Want to buy a rental property in Narragansett? No need to schlep to our town, meet with a realtor and be driven around all day. Just go to a website like Roofstock.com or Appreciate.rent; enter how much you’re willing to invest, and the website will find a property for you as well as a property management company that will handle all the messy details of finding renters, collecting income, cleaning the residence, etc. No need to EVER actually set foot in Narragansett. You are now  a “laptop landlord.”

Large institutional investors, in combination with this fast-growing segment of “laptop landlords”, accounted for 28% of all US single family home sales in February of this year, up from 17% just two years ago for the same month (per the Wall Street Journal.)

Clearly the real estate world is changing fast — buying a property in Narragansett is just a mouse click away. Technology is removing barriers and automating the ability for any investor from anywhere in the world to access property in Narragansett.  

We know that rental units have been  added to the town for decades, but we have never seen such a dramatic structural change in the ease in which rentals can be introduced, and we had better be prepared for this velocity increase. When owner-occupied homes in our community are sold and converted into rental properties, they remain rental properties. Neighborhoods are changed; the town as a whole weakened.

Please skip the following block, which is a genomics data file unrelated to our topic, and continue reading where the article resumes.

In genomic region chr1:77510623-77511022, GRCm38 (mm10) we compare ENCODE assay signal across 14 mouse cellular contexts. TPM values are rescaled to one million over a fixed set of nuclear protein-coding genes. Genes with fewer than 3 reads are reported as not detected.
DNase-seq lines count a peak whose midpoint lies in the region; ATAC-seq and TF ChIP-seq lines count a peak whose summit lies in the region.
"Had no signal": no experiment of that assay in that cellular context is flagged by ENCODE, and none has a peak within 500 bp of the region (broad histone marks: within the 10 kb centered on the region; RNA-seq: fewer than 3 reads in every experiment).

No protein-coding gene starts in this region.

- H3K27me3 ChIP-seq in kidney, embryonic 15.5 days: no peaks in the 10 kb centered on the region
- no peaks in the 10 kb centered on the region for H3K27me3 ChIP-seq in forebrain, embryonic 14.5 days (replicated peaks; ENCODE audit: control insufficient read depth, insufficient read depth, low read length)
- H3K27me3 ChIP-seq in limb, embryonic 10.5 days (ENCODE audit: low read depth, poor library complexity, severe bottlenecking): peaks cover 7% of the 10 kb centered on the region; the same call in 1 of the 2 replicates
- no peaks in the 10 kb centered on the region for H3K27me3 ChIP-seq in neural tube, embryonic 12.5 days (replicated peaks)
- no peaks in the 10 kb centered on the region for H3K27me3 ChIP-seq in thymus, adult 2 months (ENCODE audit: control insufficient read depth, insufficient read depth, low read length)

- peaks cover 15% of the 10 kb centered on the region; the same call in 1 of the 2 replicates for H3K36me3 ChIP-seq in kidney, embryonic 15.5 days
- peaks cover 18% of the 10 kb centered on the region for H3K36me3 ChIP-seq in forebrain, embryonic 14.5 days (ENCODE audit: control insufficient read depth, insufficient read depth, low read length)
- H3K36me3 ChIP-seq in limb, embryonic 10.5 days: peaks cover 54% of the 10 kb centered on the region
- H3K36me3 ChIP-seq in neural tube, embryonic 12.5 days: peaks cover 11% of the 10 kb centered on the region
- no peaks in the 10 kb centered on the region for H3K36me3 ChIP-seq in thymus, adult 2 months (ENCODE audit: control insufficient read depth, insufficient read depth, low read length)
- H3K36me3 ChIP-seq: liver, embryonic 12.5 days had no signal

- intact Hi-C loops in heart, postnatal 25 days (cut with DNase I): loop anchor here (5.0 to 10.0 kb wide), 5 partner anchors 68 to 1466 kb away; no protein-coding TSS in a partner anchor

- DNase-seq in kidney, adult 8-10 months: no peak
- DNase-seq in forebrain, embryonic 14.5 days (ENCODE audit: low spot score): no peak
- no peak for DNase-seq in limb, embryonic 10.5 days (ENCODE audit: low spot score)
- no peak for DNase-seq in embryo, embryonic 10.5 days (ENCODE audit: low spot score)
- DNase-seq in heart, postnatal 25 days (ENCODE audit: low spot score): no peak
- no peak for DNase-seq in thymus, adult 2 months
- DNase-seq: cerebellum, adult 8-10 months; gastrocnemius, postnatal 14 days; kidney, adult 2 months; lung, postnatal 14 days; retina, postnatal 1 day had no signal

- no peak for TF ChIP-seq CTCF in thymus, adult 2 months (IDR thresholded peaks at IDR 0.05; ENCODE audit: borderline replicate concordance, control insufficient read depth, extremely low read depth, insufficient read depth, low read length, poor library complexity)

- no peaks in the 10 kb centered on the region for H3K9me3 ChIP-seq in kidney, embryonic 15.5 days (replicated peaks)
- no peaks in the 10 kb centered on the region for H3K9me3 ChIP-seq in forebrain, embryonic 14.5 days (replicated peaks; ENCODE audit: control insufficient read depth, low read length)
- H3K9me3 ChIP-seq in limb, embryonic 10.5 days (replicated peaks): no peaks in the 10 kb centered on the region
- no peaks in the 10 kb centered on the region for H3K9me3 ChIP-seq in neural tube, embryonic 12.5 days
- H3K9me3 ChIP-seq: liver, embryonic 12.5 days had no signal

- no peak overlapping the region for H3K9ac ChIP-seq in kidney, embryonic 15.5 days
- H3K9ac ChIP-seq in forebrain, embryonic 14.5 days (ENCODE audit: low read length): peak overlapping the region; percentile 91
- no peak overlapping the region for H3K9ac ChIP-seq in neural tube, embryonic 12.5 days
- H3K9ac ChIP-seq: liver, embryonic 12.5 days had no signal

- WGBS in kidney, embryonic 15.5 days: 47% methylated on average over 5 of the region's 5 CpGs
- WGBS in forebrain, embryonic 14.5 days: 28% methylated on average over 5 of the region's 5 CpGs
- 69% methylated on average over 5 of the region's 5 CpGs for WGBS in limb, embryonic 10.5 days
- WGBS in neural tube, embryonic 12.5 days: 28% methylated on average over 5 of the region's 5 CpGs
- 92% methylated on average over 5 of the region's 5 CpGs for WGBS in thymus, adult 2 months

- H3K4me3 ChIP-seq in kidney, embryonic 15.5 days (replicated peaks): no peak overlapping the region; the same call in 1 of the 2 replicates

For many years, the oft quoted percentage of rentals for Narragansett was one-third. But is that still accurate? Does that include the 900 short term rentals that were listed in Narragansett on internet platforms in the summer of 2021 (per the global analytics firm, AirDNA?)

Historically, as a town, we have been woefully inadequate in managing the rental population. This has in large part been due to the lack of tools necessary to track and measure trends in our housing stock.

Of home sold in Narragansett in the last five years, how many have converted from residential to rentals?

What has been the growth rate of short-term rentals in Narragansett over the past three years?

What has been the total revenue generated from rental properties in Narragansett last year? How much has it grown over the past five years?

What is the exact number of students that Narragansett housed in 2021?

How many rental units in Narragansett advertise for more bedrooms than are actually approved on the Narragansett tax Assessor’s database?

These and many more statistics need to be captured and tracked to allow policy makers (i.e., the Town Council) to be informed with the relevant facts so they can institute appropriate policy.

But of course, we have been missing more than just numbers on the search for balance in our town. We have also lacked the will to fully confront the rental industry — an industry that will continue to gobble and convert homes into rentals as long as there is an investment return available.

Make no mistake, policies regarding rental regulation are the mother-lode for quality of life in Narragansett. Such policies will have an effect on our schools, water quality, sewer capacity, police force strength and a number of other town wide issues.

Our incoming Town Council must be laser focused on gathering sufficient data to affect policy that addresses the rapidly changing market dynamics. They must be strong enough to declare that the thousands of rentals we already have are more than enough.

Absent the enactment and enforcement of policies designed to preserve the character and quality of residential life in our town, nothing else will much matter.

Dennis Lynch


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